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This question may have been asked before but if it has I couldn't find it.
From the little I know about 3D modelling and rendering both t-junctions and long sharp triangles should be avoided if possible. The question is, which is worse?
See the example below; which of the three solutions is best for this shape?
[Image: 21651372842_e7d8d84481_z.jpg]
T-Junction or Sharp angle by Duq, on Flickr
3rd one is OK. It is not flat enough to give problems.
Agreed. Tolerance spec for sharp angles is 0.025 degrees min.
I'm not a part author but shouldn't it be using three quads in order to prevent the t-junction like so:

[attachment=1730]
Problem of this solution is that it introduces new vertices -> more triangle equivalents. But sometimes it's the way to go indeed.
If you use 2 quads like in the third picture shown there are no problems at all. Why do you want to use an additionally third quad? I do not understand that in this case just as Philo say. The angle in this case is not too sharp.
It depends, if it were a sticker in this exact shape it wouldn't matter but if it's ether curved or has connecting stuff it could hurt things like normal generation.

And in the case of the triangle quad combination (#3 in the example) seams are almost guaranteed resulting from the rounding differences between the coordinates in the .dat and the ones resulting from the graphic cards rasterization calculations.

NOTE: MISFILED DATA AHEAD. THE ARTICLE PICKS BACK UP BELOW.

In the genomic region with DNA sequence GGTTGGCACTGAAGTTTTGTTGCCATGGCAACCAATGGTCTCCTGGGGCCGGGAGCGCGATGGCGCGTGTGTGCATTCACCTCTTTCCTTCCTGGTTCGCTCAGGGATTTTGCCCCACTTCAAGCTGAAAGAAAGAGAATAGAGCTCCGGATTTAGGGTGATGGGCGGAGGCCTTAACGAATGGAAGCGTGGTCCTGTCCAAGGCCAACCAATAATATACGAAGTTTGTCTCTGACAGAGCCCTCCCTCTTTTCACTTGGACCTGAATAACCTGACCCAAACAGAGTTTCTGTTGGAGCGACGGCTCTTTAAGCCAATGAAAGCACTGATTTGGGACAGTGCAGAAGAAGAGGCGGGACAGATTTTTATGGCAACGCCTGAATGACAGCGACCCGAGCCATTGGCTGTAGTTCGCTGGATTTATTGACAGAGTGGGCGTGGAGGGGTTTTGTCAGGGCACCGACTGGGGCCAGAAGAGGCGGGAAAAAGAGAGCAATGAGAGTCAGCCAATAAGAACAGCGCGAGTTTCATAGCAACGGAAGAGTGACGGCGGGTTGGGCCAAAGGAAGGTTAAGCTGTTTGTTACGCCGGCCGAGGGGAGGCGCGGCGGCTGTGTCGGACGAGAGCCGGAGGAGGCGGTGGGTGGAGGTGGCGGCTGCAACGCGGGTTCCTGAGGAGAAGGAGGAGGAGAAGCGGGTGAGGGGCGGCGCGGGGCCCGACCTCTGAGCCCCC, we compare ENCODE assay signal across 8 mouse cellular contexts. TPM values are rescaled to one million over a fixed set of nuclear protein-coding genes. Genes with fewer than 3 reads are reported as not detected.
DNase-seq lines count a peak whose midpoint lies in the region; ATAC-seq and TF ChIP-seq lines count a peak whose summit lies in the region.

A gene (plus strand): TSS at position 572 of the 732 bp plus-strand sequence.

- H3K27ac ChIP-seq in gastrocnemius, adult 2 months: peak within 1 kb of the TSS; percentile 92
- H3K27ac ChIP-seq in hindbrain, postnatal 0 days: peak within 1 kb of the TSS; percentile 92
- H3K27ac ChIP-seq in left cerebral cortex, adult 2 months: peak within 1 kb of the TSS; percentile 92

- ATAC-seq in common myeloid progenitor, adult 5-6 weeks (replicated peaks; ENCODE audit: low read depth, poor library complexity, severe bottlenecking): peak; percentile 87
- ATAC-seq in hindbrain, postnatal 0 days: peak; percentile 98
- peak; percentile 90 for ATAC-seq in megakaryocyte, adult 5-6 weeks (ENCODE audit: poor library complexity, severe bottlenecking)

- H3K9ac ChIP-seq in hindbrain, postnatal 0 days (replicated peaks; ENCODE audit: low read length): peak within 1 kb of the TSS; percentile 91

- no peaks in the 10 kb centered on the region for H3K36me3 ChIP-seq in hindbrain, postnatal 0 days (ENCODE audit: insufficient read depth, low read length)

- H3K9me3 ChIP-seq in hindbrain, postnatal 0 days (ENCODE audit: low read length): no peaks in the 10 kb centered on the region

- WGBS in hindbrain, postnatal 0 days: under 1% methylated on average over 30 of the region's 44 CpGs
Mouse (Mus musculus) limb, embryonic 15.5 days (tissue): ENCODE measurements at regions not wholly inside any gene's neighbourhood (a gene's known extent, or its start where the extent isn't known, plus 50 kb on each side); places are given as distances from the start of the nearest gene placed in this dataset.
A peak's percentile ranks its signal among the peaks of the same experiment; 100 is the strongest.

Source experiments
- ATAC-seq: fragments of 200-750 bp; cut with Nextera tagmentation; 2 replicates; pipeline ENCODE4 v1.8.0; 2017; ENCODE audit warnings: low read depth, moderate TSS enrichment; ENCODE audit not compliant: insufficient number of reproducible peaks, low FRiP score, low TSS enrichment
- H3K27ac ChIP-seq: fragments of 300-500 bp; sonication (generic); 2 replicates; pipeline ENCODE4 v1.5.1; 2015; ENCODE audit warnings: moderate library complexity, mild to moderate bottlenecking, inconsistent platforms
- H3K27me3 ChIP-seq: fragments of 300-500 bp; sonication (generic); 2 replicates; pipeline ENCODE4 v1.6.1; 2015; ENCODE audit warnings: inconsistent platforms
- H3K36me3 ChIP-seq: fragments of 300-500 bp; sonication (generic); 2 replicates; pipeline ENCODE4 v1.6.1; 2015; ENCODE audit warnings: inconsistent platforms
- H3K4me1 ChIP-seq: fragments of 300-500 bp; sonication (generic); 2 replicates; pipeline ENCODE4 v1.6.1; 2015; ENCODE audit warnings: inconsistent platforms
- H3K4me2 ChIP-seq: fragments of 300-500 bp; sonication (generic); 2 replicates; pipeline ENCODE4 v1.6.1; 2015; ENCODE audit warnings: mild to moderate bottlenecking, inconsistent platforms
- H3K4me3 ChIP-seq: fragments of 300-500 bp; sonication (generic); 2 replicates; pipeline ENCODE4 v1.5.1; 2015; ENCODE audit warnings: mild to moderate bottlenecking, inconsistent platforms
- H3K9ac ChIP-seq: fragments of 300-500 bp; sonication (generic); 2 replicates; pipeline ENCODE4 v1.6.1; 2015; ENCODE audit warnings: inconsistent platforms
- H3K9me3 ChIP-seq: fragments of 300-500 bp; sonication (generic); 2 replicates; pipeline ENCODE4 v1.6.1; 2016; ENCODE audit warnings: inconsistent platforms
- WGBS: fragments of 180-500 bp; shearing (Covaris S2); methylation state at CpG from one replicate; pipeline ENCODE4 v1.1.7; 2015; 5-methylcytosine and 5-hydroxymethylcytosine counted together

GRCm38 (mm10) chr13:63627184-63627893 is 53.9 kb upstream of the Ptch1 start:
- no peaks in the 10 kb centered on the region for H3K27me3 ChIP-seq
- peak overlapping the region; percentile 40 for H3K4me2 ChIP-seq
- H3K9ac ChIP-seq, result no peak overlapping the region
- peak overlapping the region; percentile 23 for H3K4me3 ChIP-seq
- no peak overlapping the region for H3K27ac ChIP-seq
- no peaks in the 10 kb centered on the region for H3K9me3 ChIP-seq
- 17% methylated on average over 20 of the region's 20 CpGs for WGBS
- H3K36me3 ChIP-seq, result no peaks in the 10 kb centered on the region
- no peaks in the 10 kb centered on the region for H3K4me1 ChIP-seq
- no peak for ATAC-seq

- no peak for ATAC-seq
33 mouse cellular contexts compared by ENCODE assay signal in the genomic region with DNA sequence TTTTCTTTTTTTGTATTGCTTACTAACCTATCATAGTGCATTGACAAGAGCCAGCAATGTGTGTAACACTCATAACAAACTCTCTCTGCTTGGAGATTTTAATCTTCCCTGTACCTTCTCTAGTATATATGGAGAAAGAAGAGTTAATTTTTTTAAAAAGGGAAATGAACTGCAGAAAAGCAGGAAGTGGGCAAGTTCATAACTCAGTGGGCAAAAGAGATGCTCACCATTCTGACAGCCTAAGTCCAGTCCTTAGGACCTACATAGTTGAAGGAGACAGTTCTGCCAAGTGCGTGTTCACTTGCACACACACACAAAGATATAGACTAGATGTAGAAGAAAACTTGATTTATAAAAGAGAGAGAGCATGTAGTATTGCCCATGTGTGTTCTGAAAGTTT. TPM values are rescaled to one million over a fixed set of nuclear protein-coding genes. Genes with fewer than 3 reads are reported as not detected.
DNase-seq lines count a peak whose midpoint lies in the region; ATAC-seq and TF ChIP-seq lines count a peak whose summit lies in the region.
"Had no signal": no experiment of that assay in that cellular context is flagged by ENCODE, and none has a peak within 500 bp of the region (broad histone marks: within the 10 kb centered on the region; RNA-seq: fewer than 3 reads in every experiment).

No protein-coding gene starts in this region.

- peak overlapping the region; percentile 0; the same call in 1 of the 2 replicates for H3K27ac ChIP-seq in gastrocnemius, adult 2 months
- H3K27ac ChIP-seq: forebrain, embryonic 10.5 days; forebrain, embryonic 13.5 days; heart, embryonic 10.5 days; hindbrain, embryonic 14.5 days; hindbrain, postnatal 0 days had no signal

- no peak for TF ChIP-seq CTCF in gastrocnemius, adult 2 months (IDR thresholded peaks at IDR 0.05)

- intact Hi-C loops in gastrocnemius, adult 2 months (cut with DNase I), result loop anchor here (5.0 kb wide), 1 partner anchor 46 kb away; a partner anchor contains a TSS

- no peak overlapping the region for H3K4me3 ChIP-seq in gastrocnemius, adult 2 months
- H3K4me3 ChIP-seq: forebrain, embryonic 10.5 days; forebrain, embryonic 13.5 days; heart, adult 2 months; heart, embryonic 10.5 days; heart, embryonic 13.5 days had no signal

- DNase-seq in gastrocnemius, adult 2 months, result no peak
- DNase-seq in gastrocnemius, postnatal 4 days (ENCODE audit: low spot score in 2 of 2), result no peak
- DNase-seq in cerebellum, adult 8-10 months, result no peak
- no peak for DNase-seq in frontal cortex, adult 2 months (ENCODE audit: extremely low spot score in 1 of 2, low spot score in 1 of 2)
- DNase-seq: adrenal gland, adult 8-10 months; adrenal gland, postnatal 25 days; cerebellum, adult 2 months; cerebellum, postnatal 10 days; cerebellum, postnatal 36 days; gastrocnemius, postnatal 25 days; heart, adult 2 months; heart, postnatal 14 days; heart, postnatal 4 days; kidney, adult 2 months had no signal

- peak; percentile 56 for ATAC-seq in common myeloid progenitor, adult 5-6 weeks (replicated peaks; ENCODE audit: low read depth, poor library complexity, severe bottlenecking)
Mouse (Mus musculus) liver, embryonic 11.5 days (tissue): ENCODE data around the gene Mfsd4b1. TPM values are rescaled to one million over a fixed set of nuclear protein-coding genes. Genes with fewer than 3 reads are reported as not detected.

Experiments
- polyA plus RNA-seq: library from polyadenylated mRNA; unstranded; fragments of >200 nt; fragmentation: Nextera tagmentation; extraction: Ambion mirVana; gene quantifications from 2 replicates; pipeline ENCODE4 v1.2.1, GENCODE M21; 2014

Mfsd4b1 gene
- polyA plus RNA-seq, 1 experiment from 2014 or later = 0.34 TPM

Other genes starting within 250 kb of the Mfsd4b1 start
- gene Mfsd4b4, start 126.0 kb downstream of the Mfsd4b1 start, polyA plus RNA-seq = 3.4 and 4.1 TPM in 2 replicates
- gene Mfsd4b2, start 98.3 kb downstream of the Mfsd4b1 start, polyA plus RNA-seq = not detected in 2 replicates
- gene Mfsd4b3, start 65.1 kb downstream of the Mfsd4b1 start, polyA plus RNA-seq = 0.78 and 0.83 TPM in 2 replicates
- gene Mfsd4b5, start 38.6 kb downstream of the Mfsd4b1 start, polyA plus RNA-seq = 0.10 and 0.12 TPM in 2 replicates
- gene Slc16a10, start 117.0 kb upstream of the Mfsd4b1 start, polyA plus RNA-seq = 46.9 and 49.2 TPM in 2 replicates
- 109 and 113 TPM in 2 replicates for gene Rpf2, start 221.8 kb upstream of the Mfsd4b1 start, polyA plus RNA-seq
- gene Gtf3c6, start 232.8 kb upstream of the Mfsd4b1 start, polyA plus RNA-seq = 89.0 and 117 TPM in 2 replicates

This doesn't prevent a T-junction, it just moves it: you now have a T-junction along the top ;-)
I can't follow you.
In my eyes this solution produces just a superfluous line, nothing else.
If you want to connect another face at the top of yellow bar, then you need to pay attention to it, otherwise you could indeed produce a new t-junction with this design. ;-)

/Max
I'm confused Smile

A T-Junction, as far I know, is a corner of a triangle or quad which touches another polygon without sharing a point with it.

This can cause problems during rendering resulting from the way the graphic card calculate the pixels to be drawn. Because without a shared point it can't guarantee a closed surface due to rounding differences with the .dat source etc.

To prevent this you need to, imho, split the yellow quad in order to create the point it will share with the red quad. In this example the lines are purely to show the quad outlines, they are not physical lines.

Hope this is more clear, or I'm I missing something here?
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